He's big, green, grumpy and looks nothing like Wayne Rooney, and his best mate's a penguin called Tux. Let's hear it for Shrek.
OK, so he has no mates and a donkey fills the position of annoying talking animal/sidekick, rather than a too-innocent looking penguin, but without Linux would DreamWorks have been able to create quite such the spectacular that is Shrek 2?
DreamWorks needed as much computing power as possible to implement the newly developed computer graphics techniques it wanted to use to add greater depth to its animation in Shrek 2.
These included subsurface scattering for more realistic skin, global illumination for more realistic lighting, better looking hair and larger crowd scenes with more complex characters than seen in the original Shrek.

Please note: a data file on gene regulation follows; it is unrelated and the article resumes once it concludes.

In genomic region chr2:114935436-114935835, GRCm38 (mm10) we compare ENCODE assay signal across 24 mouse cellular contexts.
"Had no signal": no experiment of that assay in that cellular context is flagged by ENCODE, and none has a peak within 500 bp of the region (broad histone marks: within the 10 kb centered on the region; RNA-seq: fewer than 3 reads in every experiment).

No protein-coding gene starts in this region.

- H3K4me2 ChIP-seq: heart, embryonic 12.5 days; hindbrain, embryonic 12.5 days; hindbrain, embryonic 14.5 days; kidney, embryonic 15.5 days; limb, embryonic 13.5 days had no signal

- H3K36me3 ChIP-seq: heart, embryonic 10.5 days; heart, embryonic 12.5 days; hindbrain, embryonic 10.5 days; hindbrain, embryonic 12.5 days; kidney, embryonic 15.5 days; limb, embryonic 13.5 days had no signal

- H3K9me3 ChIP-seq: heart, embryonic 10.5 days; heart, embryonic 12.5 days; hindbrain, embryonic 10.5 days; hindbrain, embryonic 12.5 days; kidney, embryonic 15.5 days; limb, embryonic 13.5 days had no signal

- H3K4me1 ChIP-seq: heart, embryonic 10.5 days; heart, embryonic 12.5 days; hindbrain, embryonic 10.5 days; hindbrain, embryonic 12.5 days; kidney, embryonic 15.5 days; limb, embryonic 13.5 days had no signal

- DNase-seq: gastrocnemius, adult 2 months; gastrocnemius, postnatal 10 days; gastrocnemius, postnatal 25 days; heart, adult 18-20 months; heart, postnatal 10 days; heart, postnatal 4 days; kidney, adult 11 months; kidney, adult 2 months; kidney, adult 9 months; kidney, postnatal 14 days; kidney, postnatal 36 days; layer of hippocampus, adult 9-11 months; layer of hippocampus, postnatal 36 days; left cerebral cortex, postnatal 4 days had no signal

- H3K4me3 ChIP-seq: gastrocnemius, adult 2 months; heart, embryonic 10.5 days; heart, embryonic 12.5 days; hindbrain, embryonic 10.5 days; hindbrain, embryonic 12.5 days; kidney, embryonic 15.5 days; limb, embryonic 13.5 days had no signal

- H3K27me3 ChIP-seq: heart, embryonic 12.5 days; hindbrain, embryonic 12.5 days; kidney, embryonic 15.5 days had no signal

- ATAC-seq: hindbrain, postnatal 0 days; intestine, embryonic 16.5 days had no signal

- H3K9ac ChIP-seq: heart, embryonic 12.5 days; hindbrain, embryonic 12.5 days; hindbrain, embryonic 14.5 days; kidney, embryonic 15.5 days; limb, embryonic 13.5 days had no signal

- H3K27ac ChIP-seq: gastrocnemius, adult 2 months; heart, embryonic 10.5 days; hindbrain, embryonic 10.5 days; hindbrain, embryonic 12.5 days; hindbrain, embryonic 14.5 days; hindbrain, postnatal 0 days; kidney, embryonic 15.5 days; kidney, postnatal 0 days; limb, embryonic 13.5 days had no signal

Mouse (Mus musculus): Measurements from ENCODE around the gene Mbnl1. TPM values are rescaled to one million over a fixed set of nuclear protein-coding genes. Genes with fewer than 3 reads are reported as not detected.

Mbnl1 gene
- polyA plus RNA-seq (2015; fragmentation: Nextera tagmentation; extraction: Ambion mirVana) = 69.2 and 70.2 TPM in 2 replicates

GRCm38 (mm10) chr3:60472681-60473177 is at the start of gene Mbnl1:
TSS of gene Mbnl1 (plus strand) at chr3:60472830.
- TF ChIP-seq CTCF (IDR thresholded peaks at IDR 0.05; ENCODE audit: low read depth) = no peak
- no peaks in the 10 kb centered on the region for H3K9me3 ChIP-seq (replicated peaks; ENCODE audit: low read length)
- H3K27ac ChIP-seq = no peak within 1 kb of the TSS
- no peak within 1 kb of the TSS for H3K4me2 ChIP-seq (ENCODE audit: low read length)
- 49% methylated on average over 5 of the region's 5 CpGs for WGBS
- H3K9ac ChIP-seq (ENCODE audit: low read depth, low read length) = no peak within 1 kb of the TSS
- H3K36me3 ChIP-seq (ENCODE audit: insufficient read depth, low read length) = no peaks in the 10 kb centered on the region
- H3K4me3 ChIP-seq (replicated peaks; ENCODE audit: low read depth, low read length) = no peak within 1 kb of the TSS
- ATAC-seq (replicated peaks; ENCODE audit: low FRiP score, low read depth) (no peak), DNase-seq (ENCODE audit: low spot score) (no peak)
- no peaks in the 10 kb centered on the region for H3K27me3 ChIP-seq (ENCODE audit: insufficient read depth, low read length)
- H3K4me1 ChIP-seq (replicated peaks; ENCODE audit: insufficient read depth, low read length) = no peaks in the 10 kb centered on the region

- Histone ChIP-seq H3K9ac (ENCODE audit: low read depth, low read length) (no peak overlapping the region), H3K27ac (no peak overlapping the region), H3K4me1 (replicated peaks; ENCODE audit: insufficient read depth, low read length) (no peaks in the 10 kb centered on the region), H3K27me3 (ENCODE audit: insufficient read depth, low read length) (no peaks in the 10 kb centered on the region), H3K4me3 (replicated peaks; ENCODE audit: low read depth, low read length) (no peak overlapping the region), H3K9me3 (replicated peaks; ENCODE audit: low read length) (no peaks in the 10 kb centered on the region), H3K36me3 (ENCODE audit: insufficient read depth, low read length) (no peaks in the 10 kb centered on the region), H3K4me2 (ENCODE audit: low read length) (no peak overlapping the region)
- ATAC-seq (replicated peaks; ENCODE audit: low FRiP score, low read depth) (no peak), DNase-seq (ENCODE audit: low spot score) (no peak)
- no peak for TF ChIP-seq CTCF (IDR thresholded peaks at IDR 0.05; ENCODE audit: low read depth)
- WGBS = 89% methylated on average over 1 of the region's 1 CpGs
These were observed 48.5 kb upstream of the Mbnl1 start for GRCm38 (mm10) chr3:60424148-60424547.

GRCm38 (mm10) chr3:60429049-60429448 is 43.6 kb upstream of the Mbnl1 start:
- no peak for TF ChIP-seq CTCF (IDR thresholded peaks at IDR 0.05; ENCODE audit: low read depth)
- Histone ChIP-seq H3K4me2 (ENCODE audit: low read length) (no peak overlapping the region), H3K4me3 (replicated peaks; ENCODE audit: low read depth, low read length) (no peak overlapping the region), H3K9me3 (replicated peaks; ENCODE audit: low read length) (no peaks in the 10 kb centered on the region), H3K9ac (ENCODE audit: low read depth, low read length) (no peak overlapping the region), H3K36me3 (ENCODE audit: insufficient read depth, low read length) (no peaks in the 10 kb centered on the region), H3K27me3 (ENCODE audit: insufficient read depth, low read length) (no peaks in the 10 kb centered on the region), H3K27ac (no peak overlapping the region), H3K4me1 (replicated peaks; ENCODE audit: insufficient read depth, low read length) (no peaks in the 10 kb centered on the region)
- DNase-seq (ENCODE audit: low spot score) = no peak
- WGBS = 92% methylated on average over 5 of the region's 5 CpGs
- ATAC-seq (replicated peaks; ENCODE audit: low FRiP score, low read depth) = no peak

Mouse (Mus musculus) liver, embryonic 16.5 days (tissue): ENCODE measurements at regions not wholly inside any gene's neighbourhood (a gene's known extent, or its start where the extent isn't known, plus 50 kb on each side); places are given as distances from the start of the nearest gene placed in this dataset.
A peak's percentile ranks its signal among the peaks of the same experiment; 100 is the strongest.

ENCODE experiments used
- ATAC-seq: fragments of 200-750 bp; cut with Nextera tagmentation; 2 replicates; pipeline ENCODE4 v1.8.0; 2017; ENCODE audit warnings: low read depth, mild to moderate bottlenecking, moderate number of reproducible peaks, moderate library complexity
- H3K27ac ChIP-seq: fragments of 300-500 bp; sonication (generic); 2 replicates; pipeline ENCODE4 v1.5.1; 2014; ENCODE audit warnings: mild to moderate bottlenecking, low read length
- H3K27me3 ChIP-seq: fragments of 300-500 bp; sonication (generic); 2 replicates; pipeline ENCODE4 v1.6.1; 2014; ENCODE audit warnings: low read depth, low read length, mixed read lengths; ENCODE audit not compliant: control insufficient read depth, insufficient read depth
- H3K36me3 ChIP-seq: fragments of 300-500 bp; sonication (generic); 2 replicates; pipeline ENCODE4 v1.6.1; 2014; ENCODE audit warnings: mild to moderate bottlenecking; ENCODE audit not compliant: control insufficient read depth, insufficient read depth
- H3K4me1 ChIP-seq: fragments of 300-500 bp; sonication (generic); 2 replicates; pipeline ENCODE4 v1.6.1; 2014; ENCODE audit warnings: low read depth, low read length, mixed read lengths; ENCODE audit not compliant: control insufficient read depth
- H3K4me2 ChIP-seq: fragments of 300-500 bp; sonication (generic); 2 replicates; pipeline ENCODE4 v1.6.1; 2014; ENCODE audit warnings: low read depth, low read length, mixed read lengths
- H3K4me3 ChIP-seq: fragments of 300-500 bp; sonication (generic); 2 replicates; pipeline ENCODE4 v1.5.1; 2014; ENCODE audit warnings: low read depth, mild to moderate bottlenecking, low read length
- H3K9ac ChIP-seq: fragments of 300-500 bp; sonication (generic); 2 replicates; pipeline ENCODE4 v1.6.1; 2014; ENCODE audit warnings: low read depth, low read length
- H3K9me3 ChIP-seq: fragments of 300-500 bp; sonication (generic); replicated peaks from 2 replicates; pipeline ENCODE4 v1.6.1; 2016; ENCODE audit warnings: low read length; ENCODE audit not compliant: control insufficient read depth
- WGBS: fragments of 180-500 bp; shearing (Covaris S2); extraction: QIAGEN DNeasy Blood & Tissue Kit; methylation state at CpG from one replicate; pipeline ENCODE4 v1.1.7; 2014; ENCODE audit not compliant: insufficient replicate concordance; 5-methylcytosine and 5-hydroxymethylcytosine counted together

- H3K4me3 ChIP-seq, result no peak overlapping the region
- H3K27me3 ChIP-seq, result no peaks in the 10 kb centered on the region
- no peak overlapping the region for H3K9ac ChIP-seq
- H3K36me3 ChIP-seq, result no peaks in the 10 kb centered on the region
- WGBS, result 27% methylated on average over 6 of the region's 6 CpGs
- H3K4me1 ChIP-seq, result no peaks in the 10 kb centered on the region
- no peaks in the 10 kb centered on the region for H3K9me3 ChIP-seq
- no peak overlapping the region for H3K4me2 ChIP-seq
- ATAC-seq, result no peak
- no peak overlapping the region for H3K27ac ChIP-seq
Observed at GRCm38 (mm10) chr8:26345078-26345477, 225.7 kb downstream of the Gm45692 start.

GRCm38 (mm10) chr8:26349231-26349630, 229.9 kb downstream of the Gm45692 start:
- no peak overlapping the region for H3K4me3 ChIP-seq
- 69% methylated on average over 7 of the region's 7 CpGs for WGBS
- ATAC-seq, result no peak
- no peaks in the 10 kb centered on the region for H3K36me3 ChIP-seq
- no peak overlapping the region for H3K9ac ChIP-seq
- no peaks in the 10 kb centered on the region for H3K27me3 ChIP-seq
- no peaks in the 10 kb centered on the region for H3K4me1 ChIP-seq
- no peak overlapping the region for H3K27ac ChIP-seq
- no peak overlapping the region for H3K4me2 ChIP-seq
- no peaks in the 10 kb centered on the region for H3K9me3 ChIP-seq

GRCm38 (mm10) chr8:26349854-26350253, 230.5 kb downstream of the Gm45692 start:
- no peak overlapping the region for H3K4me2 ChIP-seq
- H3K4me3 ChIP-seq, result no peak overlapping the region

Over 330 HP workstations were used running Red Hat Linux 7.2, dual-Intel Xeon 2.4GHz processors, nVidia Quadro4 XGL graphics cards, 2GB Ram and dual monitors.
No, I don't know why they needed dual monitors but the hefty provision of Ram allowed animators to store more frames of animation, while the chosen systems allowed recalculated frames to have more detailed geometry which helped the animators to pre-visualise and make decisions before rendering.
At the back end, the Shrek 2 render farm comprised 347 LP-1000 1.2GHz P3 dual processor servers with 2GB of Ram, and 433 ProLiant DL360 2.8GHz P4 dual processor servers with 4GB of Ram.
"We are changing what is possible in animation," said Jeffrey Katzenberg, DreamWorks co-founder, during the film's production.
He was near enough right and, thanks to its jokes-on-all-levels dialogue and the Banderas/Zorro addition of Puss in Boots, it's a damn fine movie.
Pixar's Toy Story may be the father of CGI, but the combination of Linux and DreamWorks makes Shrek 2 the daddy now.
Do you agree? Vote for Shrek 2 here:
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Check back on Wednesday to read Steve Ranger's tribute to The Matrix, the last of our nominations.
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